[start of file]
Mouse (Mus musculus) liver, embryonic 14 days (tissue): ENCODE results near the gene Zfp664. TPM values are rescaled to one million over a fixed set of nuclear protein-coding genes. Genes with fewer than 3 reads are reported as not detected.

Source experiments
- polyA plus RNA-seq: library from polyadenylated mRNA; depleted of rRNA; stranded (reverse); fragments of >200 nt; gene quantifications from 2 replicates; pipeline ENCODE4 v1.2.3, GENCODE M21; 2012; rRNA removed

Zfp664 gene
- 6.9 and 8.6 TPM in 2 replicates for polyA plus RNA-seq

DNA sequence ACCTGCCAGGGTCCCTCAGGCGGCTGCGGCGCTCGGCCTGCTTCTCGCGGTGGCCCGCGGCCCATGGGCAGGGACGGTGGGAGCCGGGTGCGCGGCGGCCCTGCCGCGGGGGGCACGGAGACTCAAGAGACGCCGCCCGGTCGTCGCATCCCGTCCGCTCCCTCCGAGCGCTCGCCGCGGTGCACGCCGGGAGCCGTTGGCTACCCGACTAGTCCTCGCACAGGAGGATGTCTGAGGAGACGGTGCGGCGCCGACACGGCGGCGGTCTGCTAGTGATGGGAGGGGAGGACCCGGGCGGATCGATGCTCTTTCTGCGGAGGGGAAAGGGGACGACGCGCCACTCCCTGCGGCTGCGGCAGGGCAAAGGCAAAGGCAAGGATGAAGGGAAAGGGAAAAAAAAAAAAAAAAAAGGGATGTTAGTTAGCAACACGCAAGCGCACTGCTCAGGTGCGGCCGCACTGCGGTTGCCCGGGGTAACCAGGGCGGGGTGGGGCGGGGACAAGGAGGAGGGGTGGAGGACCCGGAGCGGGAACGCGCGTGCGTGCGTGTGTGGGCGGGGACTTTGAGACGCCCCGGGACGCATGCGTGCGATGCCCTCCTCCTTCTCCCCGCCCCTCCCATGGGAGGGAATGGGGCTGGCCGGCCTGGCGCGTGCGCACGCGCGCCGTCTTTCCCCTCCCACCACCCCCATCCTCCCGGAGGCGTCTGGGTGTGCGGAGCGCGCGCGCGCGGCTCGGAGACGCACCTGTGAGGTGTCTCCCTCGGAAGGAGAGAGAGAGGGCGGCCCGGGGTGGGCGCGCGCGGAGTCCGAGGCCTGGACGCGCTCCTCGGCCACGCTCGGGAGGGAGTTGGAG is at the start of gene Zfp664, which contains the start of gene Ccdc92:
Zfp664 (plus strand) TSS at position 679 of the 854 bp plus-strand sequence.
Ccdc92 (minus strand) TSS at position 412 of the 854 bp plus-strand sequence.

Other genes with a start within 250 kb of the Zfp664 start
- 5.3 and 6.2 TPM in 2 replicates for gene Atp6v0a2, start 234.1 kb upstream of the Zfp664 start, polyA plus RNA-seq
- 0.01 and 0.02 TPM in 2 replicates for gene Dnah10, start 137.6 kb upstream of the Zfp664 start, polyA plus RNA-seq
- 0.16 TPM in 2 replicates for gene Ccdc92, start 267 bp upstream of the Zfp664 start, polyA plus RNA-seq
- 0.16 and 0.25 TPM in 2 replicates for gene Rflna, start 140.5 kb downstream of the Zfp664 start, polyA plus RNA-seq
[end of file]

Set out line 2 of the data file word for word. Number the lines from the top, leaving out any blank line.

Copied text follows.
Source experiments